Online sellers need to find every way they can to cut costs and reduce overhead. This is particularly true for Amazon sellers. Every single seller we talk to here is looking for the best shipping rates, the most streamlined processes, and opportunities to reduce costs both through Amazon and within their own business practices. We’ve put together a few unique opportunities to cut Amazon costs here to hopefully help you find more success selling on Amazon.
Amazon FBA Small and Light
If you’re using Fulfillment by Amazon (FBA) but are not familiar with Amazon Small and Light, it is a service for qualifying items which can save you up to 30% on fulfillment fees. Qualifying items must be 15 oz or less, cost $15 or less, measure 16 x 9 x 4 in or less, or be fast-moving ASINs. This program is great for sellers who qualify and only use FBA to fulfill Amazon orders.
That brings us to a couple of cons of using Small and Light that you should be aware of. Amazon sellers using Multichannel fulfillment (i.e. using Amazon FBA to fulfill orders from your Shopify store or eBay store) won’t be able to take advantage of Small and Light. Amazon’s A-Z Guarantee applies to purchases that are Small and Light items, so they seem to prefer to maintain that integrity only on their platform.
If you qualify and can deal with those couple of cons, Small and Light can be a great way to cut Amazon costs while exposing your products to more customers.
When the items you sell are lost or damaged, you should be reimbursed. Unfortunately, Amazon doesn’t quite have a perfect track record for catching all instances where sellers feel they should be reimbursed. The onus is on you as a seller to make sure you’re checking every so often that your reimbursements are coming through. You should check every six months, or to make it easier, ensure that you’re checking quarterly to coincide with your sales tax reporting.
There are multiple tools that sellers can use to manage these, such as Helium 10, Refund Genie, or AMZ Refund. Online guides also exist for those do-it-yourself types. Many larger sellers will even hire specialized firms to manage the process of watching over possible reimbursement opportunities. Refund Sniper is one such firm.
When submitting these requests, there are some guidelines you need to follow. For example, requests should be submitted manually, with fewer than 5 files at a time included in your submission. You could try to submit more than 5, but doing so will slow down the reimbursement process, and no one wants that.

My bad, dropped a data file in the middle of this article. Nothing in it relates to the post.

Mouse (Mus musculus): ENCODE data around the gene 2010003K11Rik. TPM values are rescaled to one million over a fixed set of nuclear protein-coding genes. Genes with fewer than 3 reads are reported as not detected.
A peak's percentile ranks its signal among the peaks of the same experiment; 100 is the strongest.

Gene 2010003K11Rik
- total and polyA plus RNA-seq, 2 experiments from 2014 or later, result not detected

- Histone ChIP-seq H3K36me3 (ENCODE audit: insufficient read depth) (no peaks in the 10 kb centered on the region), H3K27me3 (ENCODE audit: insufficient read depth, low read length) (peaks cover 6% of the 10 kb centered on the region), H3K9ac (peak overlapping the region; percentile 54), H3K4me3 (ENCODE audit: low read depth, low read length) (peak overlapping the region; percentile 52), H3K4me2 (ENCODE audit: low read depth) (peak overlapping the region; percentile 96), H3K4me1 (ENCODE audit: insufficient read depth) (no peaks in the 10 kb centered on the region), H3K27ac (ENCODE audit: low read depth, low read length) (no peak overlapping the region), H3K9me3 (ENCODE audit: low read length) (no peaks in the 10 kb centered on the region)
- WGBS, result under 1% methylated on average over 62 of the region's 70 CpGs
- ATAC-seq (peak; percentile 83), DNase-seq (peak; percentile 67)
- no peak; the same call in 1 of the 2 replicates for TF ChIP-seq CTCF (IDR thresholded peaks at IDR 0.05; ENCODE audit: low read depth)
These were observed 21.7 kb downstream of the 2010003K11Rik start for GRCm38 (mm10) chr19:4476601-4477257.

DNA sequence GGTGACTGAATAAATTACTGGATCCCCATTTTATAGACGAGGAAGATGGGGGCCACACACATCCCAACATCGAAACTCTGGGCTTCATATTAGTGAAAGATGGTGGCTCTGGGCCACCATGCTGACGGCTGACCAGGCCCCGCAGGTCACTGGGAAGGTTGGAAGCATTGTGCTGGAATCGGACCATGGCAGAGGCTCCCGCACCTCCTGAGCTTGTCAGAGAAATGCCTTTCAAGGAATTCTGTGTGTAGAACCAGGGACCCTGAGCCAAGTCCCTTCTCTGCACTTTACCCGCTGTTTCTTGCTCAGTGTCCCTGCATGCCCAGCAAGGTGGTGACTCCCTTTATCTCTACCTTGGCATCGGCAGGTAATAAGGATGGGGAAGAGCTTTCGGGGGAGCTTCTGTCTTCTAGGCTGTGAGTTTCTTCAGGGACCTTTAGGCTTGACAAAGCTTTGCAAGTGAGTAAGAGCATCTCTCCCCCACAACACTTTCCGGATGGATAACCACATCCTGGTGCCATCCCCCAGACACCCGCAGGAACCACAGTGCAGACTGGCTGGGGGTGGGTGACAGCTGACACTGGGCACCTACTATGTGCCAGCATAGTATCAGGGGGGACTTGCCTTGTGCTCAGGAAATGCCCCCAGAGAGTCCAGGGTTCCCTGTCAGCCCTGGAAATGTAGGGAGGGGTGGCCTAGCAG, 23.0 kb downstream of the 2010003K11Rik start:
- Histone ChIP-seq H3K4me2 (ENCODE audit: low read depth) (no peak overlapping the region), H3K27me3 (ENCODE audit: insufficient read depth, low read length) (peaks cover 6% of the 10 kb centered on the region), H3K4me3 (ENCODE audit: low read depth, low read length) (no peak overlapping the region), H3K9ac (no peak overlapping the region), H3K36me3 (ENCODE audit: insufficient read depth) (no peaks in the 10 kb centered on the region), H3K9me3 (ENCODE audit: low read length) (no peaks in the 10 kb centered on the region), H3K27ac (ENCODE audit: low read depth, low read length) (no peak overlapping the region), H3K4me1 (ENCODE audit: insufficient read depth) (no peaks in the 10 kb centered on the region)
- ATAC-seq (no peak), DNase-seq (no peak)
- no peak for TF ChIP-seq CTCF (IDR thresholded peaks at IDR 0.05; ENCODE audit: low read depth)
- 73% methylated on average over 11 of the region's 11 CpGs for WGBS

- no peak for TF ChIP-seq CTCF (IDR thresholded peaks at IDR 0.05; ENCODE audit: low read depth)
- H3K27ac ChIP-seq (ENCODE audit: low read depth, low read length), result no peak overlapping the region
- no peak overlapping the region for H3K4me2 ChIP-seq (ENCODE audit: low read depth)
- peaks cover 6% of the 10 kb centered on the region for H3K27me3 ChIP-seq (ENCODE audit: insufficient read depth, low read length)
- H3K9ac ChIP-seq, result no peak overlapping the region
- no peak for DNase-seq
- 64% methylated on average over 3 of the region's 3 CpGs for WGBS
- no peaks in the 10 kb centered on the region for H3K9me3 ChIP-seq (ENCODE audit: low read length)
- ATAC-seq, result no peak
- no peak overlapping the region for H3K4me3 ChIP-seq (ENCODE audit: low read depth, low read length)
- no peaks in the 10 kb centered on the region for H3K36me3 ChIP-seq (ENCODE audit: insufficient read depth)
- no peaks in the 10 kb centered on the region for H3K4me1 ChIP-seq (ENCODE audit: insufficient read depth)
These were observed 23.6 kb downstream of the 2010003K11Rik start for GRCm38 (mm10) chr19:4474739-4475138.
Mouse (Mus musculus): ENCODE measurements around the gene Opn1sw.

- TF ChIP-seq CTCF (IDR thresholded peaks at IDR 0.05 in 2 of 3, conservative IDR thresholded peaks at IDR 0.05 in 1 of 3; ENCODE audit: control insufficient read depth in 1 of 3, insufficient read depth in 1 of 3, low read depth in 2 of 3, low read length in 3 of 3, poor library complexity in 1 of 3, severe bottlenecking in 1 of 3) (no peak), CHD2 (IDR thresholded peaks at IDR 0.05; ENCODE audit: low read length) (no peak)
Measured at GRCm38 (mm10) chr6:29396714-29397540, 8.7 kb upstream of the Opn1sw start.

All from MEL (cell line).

Another important thing to note is that the software that logs and manages these processes isn’t 100 percent accurate. You may need to be satisfied with whatever you get and just move on, even if it doesn’t feel like it covers everything you expect.
Creating your PPC (pay per click) campaigns isn’t just a set-it-and-forget-it marketing task. PPC is all about optimizing and finding the right times, places, and creative that will convert customers. While we could write an entire article on PPC campaign optimization alone, we’ll leave that to others who specialize in that. With that said, there are a couple of things we can recommend specifically for Amazon sellers that may help you convert customers.
One tactic to try with your PPC campaigns has been called “day-parting.” In this approach, you’ll first want to run some sales reports from Seller Central, approximately 16 weeks in the past to provide ample data for your analysis. Look at which days are your highest volume days, then increase your PPC spend on the morning of your high-volume days. Then you can decrease it back down the next morning. By doing this, you increase the odds of getting in front of customers at times they’re likely to be ready to make a purchase. With the right call to action, your ads will feel timely and relevant to someone at the right time of their buyer journey. You also won’t waste money on days when your sales are already historically low.
Latest posts by Rob Zaleski (see all)
- USPS 2021 Shipping Rate Changes: Flat Rate, Priority, First Class, w/Tables - November 16, 2020